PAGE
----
I love talking nonfiction, which is a good thing since that is my work. What I love most is confronting people who believe in an essential truth, those people who believe "history" is indisputable fact. In these types of discussions, I encourage them to review U.S. history books from the last ten years and notice all the changes. It could be an easier task than that, I tell them. Just look at the back cover to see the "Newly Included Voices" and then make note of whose voices and stories have been removed. History is not a line with an arrow pointing backwards. We cannot run up and down it with a series of dates plotting our way. I would argue that time is not even real, but that's for another discussion.
I know that my sister died more than ten years ago, but sometimes in my dreams she is still living. In some ways, I must admit, my sense of time is determined by her death. Was that before or after she died? Did I start dating him while she was still alive or was that a year after? And so I confront time in this way, but the history of her is constantly in flux. It is a narrative I am constantly shaping in my head. Yes, she drove up to get me from the bus station in Canada when I could not live on the commune a day longer. Sometimes it was a six-hour drive she made for me. Sometimes it was longer. And then I made her dinner and her husband hated it. That part of the story never changes. He never liked my cooking. Sometimes she did it because she was bored and lonely. Sometimes she did it because she was so good. Sometimes she did it because she loved me. Sometimes at the end of it she tells me I told you so. It depends on the arc of the retelling that day. It depends on the context in which I am telling it.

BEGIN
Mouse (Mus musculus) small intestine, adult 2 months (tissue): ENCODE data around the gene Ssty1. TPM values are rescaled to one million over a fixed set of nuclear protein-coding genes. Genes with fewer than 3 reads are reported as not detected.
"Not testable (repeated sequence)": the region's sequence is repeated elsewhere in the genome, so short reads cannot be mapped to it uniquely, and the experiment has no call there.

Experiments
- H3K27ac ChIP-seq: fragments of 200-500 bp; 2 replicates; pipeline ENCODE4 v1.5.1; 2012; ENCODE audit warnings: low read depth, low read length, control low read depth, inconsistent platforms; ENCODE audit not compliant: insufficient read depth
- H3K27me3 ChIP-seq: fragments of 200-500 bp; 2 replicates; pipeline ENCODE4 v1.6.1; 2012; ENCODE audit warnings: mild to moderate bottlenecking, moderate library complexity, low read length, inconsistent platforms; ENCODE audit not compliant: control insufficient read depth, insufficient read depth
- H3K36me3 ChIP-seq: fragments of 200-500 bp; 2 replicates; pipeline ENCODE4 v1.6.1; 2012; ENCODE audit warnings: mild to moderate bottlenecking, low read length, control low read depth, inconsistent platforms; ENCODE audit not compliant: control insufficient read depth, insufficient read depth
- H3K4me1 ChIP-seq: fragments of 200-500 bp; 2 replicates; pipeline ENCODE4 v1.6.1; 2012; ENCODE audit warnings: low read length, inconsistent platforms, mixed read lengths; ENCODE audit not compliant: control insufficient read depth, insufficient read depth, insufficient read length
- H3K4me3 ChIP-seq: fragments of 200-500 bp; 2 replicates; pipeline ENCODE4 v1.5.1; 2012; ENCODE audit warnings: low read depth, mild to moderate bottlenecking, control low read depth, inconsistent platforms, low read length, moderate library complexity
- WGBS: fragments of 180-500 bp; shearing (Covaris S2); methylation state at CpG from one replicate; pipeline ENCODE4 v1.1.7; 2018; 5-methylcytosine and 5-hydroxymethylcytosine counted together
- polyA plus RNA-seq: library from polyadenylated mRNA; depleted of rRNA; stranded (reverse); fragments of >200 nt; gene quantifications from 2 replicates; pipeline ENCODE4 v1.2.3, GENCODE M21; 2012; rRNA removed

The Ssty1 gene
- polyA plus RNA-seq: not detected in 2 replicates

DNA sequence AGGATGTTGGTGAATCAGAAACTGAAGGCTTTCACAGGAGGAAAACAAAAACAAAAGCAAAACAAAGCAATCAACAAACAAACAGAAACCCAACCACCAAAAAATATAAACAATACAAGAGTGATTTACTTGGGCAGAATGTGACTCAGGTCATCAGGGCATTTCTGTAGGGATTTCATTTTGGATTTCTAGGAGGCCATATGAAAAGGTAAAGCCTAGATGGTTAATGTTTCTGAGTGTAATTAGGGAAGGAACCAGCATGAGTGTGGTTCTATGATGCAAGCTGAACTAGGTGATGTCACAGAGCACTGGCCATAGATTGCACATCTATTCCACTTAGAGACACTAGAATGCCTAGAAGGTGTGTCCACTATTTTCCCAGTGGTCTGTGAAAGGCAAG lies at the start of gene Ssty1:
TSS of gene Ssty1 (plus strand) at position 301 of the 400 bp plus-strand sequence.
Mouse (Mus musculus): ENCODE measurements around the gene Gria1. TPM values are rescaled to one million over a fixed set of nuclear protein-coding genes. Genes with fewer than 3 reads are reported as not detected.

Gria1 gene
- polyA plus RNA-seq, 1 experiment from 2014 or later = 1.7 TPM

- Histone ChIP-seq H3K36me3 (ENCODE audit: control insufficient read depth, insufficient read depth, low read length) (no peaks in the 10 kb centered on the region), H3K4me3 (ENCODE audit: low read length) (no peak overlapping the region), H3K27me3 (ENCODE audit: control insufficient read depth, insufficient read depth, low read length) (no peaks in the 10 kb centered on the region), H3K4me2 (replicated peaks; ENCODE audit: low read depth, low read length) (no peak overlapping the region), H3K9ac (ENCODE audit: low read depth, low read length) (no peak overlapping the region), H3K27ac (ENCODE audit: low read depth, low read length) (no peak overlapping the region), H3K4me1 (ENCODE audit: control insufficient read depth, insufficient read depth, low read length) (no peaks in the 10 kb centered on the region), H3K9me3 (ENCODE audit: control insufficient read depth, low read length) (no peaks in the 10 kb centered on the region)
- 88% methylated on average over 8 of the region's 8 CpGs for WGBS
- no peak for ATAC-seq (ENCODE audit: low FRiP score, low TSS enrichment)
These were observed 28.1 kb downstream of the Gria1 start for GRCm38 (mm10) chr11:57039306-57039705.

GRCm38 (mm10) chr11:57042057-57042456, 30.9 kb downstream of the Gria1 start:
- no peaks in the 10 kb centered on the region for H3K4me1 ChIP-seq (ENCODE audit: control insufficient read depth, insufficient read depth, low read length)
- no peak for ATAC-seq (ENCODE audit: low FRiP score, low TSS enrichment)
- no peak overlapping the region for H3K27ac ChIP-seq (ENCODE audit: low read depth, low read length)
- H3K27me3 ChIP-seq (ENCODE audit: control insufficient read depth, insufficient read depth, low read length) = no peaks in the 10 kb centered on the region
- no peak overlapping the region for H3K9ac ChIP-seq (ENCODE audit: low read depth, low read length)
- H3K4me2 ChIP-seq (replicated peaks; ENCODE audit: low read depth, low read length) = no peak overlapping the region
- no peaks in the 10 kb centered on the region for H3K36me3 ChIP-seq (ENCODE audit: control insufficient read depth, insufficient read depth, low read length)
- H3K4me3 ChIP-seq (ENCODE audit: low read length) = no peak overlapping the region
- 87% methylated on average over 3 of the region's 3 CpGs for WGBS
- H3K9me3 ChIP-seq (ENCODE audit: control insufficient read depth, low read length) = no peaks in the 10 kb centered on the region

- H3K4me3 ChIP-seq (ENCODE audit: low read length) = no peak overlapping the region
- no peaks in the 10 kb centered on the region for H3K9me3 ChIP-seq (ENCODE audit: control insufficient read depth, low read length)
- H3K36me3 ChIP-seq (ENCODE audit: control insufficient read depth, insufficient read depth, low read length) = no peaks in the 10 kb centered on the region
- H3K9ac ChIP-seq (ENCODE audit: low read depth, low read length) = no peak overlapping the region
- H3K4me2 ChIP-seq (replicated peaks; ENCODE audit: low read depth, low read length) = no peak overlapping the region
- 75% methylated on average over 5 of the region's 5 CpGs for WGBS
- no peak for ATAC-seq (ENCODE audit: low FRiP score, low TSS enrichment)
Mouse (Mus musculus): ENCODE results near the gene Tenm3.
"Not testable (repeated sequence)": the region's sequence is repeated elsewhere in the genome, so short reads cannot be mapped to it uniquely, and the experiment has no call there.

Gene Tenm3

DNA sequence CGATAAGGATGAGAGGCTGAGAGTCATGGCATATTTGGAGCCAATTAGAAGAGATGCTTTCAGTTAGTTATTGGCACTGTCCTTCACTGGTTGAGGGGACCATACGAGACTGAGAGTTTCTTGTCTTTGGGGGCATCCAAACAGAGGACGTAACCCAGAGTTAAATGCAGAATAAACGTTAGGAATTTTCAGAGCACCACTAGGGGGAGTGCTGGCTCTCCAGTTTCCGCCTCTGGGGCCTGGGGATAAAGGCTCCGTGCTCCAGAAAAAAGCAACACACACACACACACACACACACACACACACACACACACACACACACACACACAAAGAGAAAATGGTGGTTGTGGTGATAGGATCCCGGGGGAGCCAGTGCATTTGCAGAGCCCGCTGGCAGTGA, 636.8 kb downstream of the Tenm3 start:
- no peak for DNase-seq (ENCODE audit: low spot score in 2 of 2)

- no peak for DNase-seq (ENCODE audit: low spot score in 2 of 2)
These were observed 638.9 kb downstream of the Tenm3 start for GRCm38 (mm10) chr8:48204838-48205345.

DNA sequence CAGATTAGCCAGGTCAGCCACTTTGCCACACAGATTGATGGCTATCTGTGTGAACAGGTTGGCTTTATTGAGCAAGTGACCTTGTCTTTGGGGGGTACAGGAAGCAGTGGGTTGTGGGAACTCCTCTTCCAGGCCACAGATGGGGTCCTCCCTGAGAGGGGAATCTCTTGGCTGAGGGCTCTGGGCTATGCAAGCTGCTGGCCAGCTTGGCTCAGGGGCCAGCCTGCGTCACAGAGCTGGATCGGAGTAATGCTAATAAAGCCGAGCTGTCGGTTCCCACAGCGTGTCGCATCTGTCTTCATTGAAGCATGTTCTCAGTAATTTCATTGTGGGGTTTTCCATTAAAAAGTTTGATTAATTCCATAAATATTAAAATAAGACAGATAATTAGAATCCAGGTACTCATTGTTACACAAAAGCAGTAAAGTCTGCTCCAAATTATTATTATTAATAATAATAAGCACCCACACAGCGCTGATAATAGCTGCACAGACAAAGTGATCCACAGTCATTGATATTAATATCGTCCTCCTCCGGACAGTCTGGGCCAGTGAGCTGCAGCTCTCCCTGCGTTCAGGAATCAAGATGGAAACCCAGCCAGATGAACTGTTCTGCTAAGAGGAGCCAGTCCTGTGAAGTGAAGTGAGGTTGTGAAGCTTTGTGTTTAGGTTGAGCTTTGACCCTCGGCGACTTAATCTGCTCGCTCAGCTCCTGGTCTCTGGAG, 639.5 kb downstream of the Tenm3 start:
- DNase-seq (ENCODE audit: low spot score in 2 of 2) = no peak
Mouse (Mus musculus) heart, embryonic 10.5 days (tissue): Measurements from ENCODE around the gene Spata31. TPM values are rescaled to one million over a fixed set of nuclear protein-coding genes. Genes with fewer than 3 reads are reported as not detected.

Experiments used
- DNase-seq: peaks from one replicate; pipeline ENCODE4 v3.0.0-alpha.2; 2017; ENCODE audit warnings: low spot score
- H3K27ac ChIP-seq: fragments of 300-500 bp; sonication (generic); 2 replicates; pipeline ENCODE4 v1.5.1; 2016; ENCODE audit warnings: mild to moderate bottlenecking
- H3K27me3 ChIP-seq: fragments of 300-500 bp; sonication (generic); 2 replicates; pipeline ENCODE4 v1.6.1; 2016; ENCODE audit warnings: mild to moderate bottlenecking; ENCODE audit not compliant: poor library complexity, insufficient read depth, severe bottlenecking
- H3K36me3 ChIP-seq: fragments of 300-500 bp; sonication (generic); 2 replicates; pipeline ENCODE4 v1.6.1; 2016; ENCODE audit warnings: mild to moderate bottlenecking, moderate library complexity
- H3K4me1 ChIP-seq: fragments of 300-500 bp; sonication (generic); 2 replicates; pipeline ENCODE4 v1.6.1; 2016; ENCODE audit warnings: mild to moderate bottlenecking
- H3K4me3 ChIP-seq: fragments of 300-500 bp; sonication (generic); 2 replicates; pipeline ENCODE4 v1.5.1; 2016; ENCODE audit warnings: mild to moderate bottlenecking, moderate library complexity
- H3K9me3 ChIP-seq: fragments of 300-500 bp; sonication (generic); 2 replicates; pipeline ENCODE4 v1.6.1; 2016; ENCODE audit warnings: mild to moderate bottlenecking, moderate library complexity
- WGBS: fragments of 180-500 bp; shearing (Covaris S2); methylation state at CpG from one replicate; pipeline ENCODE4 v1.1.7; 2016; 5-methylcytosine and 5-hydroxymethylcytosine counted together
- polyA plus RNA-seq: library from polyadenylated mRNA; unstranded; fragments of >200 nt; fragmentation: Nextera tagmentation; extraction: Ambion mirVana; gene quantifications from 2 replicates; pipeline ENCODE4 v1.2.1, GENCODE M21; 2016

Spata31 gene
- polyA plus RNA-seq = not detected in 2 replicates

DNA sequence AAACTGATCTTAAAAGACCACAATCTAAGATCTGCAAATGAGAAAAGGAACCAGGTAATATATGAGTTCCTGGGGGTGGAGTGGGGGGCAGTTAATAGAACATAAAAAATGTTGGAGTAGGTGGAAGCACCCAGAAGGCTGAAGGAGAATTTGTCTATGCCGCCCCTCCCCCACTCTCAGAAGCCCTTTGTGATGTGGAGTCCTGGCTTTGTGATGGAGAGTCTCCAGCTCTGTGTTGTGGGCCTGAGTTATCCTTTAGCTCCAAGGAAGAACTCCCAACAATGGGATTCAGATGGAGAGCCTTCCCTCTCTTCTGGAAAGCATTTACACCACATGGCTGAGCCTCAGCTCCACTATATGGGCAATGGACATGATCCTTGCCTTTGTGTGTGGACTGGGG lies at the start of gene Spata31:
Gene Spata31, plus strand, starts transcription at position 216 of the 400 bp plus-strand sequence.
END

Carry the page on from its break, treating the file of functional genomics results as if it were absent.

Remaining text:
"Of course that is not the whole story, but that is the way with stories; we make them what we will. It's a way of explaining the universe while leaving the universe unexplained, it's a way of keeping it alive, not boxing it into time. Everyone who tells a story tells it differently, just to remind us that everybody sees it differently. Some people say there true things to be found, some people say all kinds of things can be proved. I don't believe them. The only thing for certain is how complicated it all is, like string full of knots. It's all there but hard to find the beginning and impossible to fathom the end. The best you can do is admire the cat's cradle, and maybe knot it up a bit more" (Jeanette Winterson).